On a personal note, my wife and I have recently started the very first Shooting Team for Prophetstown High School. U.S.A. High School Clay Target League has been around for over a decade, but only beginning the second year in Illinois. It came about rather quick in order to get a team signed up before the March 1st deadline, but after school board approval on Wednesday, a thrown together open team meeting on Thursday, and all 19 kids applications entered before the deadline on Friday, we hit the ground running! With overwhelming community support, all 19 kids will have all 9 weeks of shooting competition paid for in full! So our first shoot will begin the first week of April. Win lose or draw, the kids seem very excited to get started!
2017 has started off way above normal in this part of the world, temperature wise anyway! After a very mild and dry January, February is following the exact same cycle. Mid 60's in February have me a little bit concerned about what this summer may bring….
The past couple of months of mild weather have allowed us to get some brush cutting around field edges and timber edges underway, a necessary but thankless job in an effort to reduce the shading effect on the outer crop rows as well as making it easier to farm along. We also have most of our seed in the shed and are putting the finishing touches to this year's crop plans. Along with Corn and Soybeans, we also raise Seed Corn as well. Working with the Seed Company on those different inbred characteristics, we are using seed scripts to vary the populations similar to how we manage our regular corn scripts. Factoring in the Yield histories, Soils data, elevation, etc…. The Seed Company has seen a nice bump in yield locally comparing the script fields to the static ones. As with our regular corn scripts, it has been interesting to see how the quality of the data behind the decisions continues to get better every year!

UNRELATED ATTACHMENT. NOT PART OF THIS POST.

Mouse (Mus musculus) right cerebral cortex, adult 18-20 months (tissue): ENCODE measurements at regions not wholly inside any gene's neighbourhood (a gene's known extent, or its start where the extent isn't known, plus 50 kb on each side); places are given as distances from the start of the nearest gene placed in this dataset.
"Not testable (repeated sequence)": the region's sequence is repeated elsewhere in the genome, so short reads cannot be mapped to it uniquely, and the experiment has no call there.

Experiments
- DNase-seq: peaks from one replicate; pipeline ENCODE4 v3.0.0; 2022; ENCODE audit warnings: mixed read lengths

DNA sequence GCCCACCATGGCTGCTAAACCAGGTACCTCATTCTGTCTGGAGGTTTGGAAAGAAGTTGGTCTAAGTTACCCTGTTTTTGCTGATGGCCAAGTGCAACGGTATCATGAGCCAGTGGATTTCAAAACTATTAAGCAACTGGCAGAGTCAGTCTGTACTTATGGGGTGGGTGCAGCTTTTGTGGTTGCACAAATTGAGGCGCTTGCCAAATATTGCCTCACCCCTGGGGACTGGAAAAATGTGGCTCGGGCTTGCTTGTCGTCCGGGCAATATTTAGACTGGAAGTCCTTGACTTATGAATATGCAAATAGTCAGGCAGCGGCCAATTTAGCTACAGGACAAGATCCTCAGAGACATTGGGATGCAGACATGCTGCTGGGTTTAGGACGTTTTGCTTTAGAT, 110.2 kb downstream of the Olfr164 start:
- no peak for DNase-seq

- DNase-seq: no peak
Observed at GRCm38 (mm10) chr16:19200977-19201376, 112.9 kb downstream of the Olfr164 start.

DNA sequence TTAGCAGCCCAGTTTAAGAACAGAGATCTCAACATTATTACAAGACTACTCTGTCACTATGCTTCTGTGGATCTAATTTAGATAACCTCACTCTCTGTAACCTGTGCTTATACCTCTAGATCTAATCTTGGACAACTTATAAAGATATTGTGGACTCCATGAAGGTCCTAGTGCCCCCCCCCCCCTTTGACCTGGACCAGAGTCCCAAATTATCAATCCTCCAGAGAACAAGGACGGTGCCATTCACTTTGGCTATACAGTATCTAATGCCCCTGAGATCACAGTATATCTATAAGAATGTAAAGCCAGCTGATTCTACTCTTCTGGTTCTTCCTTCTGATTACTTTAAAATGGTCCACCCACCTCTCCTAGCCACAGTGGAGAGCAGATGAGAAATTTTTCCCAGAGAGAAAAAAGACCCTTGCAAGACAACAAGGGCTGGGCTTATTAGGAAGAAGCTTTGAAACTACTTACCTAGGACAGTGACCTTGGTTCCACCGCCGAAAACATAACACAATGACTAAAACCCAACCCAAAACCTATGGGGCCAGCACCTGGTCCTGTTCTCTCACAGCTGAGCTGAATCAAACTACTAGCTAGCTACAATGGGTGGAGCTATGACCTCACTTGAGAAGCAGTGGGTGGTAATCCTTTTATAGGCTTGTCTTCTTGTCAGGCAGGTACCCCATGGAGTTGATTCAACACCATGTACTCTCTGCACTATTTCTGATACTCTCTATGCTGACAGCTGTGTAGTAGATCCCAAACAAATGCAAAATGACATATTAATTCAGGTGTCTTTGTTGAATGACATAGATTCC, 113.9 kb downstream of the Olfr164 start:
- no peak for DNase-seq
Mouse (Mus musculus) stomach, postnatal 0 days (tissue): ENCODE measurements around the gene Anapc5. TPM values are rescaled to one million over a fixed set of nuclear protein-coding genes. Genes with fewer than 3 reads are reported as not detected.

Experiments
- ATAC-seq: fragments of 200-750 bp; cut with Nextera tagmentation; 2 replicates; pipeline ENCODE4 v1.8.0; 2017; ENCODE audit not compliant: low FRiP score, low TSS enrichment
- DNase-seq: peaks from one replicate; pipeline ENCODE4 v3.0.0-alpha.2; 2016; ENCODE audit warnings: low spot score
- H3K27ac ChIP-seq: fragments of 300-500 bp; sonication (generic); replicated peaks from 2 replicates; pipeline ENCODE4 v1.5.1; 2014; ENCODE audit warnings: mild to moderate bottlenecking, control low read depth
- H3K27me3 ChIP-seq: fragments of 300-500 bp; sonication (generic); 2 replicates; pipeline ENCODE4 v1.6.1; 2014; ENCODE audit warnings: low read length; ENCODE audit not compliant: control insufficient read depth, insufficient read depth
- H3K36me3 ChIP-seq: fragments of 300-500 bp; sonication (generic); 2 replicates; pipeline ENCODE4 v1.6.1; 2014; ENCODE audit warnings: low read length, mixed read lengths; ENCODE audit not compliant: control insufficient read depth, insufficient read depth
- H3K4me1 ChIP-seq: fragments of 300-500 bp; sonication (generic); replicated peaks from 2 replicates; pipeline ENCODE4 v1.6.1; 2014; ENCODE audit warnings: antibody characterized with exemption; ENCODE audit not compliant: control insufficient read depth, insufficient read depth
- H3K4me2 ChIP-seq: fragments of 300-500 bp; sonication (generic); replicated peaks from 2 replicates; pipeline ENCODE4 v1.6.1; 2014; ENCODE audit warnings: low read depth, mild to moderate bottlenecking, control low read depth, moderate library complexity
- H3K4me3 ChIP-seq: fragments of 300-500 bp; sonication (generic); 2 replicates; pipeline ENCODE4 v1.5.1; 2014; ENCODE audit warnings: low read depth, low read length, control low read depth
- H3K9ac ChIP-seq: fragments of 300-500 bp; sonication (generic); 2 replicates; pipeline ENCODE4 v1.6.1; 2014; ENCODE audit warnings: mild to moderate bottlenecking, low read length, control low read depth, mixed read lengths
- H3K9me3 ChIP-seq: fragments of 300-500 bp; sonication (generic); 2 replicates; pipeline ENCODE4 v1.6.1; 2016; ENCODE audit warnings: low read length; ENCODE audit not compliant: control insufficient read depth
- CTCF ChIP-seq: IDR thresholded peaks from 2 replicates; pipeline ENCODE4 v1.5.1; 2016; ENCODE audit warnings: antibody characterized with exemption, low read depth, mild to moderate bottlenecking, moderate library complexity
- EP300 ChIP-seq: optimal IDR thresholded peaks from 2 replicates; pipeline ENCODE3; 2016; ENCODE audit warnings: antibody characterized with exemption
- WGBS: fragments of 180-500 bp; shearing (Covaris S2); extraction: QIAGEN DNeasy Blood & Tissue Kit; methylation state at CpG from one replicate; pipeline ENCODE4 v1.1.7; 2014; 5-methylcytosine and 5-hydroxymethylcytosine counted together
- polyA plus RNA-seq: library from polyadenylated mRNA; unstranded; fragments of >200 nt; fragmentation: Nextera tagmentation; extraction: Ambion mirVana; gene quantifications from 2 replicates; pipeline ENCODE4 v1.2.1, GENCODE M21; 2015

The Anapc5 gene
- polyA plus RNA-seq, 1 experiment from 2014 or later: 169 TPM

Speaking of technology, we recently updated our Phantom 2 drone to the Phantom 4, and holy cow! I had used the Phantom 2 for 4 years and it worked great, but like so many "electronics" these days, the advancements in the Phantom 4 have made for much easier flying! The improved batteries have really enabled longer flight times, and will be very nice for covering more acres at a time this season. Not counting the dozens of other improvements and for ½ the price of the original one we bought 4 years ago!